Emily Thornberry, the shadow foreign secretary, told him: “In the space of two or three days the prime minister has gone from signing a joint statement with France and Germany calling for the retention and restoration of the JCPOA, to calling for it to be scrapped and replaced by some mythical Trump deal.”

And Hilary Benn, a senior Labour backbencher, said: “Either the prime minister wants to maintain this deal or he is now advocating for its replacement. He cannot credibly hold both positions. Which one is the policy of the government?”.

But Mr Raab said: “He is just wrong. Of course you can want to preserve this deal, but be ambitious if it’s possible, to bring in the US and Tehran into a broader rapprochement dealing.”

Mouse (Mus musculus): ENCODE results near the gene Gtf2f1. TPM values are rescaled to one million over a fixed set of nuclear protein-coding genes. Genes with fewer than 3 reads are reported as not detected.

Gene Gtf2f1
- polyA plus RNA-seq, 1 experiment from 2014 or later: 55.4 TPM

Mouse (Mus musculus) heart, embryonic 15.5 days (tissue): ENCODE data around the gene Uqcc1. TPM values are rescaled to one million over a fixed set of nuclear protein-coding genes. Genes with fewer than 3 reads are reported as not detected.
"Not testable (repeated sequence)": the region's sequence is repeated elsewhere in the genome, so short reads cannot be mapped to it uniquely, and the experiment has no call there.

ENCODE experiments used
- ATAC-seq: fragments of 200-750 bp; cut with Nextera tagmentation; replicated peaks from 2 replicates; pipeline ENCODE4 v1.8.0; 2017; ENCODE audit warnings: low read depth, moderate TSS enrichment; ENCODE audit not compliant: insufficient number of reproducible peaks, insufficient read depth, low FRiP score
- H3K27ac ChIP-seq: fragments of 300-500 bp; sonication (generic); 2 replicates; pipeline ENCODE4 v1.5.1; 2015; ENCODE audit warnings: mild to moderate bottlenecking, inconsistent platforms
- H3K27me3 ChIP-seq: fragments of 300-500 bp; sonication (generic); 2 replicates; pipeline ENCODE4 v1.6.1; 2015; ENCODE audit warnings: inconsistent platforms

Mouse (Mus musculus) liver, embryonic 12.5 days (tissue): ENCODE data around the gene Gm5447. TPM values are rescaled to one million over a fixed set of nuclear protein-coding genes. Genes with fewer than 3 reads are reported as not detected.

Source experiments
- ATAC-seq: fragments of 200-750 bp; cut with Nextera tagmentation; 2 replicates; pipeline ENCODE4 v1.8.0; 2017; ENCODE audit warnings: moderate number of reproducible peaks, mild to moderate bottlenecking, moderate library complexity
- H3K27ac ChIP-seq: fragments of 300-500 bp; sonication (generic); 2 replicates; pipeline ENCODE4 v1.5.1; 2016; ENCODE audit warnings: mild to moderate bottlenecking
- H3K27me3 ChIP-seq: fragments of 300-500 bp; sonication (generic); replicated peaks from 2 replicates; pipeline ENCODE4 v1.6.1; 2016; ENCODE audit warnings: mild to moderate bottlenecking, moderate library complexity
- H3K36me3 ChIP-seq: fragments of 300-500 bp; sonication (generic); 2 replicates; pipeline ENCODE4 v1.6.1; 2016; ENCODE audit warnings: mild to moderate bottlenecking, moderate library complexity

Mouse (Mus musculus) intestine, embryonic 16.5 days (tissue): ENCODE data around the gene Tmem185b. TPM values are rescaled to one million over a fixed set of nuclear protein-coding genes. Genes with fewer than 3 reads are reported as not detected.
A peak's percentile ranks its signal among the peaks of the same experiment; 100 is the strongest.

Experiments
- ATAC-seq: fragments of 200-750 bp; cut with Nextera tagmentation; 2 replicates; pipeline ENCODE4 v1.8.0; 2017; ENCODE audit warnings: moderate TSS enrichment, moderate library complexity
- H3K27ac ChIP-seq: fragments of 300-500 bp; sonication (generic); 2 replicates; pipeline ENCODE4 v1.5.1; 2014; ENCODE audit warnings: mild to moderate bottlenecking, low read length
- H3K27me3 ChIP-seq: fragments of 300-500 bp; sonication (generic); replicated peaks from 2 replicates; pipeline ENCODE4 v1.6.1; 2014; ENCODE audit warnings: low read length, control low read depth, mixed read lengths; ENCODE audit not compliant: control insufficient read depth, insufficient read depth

Meanwhile, German foreign minister Heiko Maas said the Europeans “could no longer leave the increasing Iranian violations of the nuclear agreement unanswered”.

“Our goal is clear,” he said in a statement. “We want to preserve the agreement and reach a diplomatic solution within its framework. We will tackle this together with all partners to the deal. We call on Iran to participate constructively in the negotiation process that is now beginning.”

The E3 have tried, with Russia and China, to keep the agreement alive ever since Donald Trump pulled the US out in 2018, long before the latest crisis.

But anger has grown in Iran over crippling US sanctions which have caused its oil exports to collapse and the value of its currency to plummet, resulting in soaring inflation.